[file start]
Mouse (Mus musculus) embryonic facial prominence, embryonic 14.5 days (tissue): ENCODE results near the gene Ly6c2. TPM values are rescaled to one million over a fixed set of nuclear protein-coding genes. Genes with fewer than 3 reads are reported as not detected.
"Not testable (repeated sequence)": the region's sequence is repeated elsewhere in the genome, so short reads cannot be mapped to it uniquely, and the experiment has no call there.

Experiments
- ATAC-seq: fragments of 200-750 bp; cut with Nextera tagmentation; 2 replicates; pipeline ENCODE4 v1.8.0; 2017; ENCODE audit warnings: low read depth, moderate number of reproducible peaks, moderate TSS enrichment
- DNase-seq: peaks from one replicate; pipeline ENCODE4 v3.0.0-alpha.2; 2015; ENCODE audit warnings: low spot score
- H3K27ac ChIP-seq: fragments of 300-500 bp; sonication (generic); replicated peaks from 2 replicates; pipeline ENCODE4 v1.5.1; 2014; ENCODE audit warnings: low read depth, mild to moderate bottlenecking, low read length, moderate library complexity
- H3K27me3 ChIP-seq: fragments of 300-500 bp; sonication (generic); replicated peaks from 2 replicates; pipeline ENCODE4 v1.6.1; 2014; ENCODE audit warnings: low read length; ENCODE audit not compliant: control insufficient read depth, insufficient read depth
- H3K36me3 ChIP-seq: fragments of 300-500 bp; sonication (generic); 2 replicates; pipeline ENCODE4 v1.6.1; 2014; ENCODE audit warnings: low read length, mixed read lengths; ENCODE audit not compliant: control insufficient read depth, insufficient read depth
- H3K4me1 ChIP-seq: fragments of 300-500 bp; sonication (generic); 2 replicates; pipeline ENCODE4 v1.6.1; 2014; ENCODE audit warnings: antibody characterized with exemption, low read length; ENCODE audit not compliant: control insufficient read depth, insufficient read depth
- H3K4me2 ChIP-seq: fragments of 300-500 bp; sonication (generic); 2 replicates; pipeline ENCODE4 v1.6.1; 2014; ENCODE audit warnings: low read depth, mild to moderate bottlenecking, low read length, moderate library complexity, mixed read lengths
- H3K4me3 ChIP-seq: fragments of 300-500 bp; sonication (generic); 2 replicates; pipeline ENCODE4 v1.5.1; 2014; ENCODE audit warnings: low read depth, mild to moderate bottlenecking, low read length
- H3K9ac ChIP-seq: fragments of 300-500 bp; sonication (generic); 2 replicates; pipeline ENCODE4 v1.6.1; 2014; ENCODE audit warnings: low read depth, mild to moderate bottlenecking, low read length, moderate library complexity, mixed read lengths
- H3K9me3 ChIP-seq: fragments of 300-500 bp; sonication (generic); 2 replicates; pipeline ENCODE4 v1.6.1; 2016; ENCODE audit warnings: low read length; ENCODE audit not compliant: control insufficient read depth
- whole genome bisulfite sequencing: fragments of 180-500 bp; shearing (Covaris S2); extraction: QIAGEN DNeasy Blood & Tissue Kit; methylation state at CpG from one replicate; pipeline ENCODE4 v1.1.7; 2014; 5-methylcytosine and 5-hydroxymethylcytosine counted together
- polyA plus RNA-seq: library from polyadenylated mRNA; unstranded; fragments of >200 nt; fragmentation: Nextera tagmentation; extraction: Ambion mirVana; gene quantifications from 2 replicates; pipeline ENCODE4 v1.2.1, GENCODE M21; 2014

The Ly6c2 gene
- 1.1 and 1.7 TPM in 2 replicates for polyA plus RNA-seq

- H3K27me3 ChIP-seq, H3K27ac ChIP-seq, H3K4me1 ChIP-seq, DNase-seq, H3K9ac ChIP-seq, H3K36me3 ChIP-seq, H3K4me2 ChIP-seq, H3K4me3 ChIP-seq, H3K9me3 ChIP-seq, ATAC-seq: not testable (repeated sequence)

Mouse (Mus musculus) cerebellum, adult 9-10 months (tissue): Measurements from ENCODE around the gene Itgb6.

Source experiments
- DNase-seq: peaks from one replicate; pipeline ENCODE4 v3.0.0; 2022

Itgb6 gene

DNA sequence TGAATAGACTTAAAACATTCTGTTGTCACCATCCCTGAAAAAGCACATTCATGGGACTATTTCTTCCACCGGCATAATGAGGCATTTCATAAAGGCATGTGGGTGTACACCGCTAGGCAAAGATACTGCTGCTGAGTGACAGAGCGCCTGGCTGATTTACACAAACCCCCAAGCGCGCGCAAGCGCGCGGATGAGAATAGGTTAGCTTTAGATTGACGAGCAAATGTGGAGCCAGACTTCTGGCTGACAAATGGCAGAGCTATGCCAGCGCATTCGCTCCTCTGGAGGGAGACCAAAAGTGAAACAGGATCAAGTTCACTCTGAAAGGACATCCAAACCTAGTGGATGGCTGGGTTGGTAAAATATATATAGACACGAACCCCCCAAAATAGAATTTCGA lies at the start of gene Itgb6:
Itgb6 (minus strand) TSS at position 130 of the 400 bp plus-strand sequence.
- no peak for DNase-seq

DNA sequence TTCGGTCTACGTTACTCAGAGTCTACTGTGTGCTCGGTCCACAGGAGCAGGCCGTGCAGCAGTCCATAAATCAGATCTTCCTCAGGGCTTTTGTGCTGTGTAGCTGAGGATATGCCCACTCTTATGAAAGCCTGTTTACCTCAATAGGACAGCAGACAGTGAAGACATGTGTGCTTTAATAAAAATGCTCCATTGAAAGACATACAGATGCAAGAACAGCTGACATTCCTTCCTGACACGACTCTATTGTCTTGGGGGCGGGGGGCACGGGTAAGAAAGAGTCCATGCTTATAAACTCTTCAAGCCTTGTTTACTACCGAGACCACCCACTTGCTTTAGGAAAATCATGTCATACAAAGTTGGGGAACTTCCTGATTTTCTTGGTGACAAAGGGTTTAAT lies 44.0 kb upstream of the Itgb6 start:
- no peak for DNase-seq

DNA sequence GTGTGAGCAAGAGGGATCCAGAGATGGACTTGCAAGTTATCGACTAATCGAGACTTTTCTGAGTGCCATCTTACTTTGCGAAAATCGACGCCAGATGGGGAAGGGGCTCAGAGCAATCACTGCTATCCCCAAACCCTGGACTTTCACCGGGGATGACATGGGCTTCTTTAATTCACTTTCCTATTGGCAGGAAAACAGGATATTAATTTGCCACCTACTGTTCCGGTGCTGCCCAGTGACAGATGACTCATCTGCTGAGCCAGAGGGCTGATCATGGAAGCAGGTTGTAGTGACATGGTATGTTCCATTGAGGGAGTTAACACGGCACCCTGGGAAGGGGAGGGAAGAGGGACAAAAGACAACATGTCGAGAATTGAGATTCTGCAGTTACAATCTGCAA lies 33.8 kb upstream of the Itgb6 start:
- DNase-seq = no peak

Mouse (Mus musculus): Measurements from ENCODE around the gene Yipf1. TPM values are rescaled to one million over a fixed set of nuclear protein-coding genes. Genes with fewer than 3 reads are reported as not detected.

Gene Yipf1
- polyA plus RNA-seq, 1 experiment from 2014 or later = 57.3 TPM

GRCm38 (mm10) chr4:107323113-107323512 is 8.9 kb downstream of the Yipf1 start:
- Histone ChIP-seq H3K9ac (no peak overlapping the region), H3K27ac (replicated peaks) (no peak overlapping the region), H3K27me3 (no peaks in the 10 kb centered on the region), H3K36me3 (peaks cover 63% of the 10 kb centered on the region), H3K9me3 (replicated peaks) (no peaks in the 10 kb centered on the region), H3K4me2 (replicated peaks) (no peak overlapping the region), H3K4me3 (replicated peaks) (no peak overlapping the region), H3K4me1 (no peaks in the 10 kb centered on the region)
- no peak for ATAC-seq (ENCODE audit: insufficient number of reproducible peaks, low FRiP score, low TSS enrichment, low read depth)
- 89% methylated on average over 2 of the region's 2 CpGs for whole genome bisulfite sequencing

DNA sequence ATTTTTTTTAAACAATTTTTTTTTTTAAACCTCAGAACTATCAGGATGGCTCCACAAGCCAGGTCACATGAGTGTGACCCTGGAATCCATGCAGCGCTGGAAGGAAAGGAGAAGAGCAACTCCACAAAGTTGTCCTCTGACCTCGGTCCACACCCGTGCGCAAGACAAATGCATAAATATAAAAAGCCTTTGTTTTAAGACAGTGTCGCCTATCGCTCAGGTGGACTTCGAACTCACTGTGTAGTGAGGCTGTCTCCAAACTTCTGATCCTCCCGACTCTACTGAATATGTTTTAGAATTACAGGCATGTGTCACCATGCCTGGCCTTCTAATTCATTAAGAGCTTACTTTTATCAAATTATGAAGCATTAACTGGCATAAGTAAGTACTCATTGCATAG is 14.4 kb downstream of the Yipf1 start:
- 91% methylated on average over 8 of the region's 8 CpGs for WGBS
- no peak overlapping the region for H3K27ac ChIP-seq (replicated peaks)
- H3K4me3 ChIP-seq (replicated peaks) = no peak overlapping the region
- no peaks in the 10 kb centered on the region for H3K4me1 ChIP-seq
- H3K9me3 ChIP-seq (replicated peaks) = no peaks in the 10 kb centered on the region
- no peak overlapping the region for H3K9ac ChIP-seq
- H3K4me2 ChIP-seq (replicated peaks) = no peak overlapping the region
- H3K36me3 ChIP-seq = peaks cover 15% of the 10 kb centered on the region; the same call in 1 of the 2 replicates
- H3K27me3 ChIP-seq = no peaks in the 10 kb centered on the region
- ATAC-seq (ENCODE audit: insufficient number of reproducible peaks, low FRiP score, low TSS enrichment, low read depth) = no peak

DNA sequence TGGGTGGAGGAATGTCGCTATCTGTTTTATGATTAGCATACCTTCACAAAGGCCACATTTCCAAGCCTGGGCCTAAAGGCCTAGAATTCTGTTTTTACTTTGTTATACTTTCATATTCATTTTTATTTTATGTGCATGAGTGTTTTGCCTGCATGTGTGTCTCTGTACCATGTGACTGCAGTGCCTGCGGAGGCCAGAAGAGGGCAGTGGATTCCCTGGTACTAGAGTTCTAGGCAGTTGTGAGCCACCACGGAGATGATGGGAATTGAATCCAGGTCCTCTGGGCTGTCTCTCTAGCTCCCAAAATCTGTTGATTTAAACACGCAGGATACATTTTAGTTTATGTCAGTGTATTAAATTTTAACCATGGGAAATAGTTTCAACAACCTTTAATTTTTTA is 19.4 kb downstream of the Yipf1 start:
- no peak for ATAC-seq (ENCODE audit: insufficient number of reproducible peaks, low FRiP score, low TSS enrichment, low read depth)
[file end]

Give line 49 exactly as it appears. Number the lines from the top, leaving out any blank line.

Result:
- no peak for ATAC-seq (ENCODE audit: insufficient number of reproducible peaks, low FRiP score, low TSS enrichment, low read depth)